“Then all you got to look out for is to-night. But I’m telling you you better drag it to-morrow shore.”
Racey smiled slowly. “If it wasn’t I got business down south I’d admire to stay. I ain’t leaving a place just because I ain’t popular, not nohow. I’m over twenty-one. I got my growth.”
“It don’t matter why you go. Yo’re a-going. That’s enough. It’s a good thing for you you got business, and you can stick a pin in that.”
“I’ll have to do something about them friends of his alla same, before I go,” Racey said, thoughtfully.
“Yeah. If they’re a-honing to bushwhack me for what I did to Nebraska, it ain’t fair for me to go sifting off thisaway and not give ’em some kind of a run for their alley. Look at it close. You can see it ain’t.”
“I don’t see nothing—”
“Shore you do. It would give ’em too much of a chance to talk. They might even get to saying they ran me out o’ town. And the more I think of it the more I’m shore they’ll be saying just that.”
“But you said you was going away. You said you had business in Arizona.”
“Shore I have, and shore I’m going. But first I gotta give Nebraska’s friends a chance to draw cards. A chance, y’ understand.”
“You’ll be killed,” she told him, white-lipped.
“Why, no,” said he. “Not never a-tall. Drawing cards is one thing and playing the hand out is a cat with another kind of tail. I got hopes they won’t get too rough with me.”
“Well, of all the stubborn damn fools I ever saw—” began the girl, angrily.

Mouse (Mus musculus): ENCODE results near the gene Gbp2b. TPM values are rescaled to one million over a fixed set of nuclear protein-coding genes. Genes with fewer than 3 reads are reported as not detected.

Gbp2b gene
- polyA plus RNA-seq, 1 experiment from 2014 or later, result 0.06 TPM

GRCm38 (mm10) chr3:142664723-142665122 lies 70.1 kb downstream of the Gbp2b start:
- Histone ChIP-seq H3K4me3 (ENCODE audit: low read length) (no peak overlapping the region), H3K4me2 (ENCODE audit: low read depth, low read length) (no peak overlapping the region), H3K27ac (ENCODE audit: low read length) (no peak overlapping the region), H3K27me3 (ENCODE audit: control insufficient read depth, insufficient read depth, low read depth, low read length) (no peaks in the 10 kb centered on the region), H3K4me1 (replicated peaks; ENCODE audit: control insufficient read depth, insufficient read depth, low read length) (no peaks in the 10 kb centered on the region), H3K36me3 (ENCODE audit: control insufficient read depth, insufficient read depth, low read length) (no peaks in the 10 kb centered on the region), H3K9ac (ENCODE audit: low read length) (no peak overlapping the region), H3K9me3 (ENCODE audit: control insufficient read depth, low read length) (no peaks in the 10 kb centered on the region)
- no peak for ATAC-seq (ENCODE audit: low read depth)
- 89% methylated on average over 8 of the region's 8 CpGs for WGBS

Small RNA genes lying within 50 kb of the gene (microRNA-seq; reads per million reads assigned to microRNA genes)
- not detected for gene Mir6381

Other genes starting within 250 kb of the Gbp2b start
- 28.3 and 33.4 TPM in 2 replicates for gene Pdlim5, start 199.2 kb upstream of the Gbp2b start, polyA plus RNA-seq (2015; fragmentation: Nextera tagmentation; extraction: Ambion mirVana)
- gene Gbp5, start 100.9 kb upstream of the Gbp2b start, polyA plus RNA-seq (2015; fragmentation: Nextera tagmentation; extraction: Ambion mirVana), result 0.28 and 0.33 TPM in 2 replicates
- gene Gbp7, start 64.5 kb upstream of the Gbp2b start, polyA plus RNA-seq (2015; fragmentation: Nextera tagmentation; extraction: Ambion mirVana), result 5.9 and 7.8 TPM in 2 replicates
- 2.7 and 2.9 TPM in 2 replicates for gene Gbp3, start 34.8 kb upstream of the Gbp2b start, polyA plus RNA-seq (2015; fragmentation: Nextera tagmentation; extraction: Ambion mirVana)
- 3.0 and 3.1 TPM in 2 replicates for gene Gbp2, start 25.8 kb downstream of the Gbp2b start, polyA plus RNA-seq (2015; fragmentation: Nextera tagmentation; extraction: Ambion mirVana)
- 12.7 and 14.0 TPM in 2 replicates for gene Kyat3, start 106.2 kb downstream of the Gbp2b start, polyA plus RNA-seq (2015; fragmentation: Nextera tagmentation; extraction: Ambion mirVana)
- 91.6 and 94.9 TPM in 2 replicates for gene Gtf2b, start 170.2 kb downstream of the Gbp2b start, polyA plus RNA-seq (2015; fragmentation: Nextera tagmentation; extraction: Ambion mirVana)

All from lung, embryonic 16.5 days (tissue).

At which Racey Dawson laughed aloud.
“That’s all right,” she snapped. “You can laugh. Might ‘a’ knowed you would. A man is such a plumb idjit. A feller does all she can to show him the right trail out, and does he take it? He does not. He laughs. That’s what he does. He laughs. He thinks it’s funny. You gimme a pain, you do!”
On the instant she jerked her pony round, whirled her quirt cross-handed, and tore down the back-trail at full gallop.
“Aw, hell,” said Racey, looking after the fleeing damsel regretfully. “I clean forgot to ask her about the rest of Nebraska’s friends.”
THE OLD LADY
“Hope Old Man Dale is home,” said Racey to himself when he saw ahead of him the grove of cottonwoods marking the location of Moccasin Spring. “But he won’t be,” he added, lugubriously. “I never did have any luck.”
He passed the grove of trees and opened up the prospect of house and stable and corral with cottonwood and willow-bordered Soogan Creek in the background.
“Changed some since I was here last,” he muttered in wonder. For nesters as a rule do not go in for flowers and shrubs. And here, besides a small truck garden, were both—all giving evidence of much care and attention.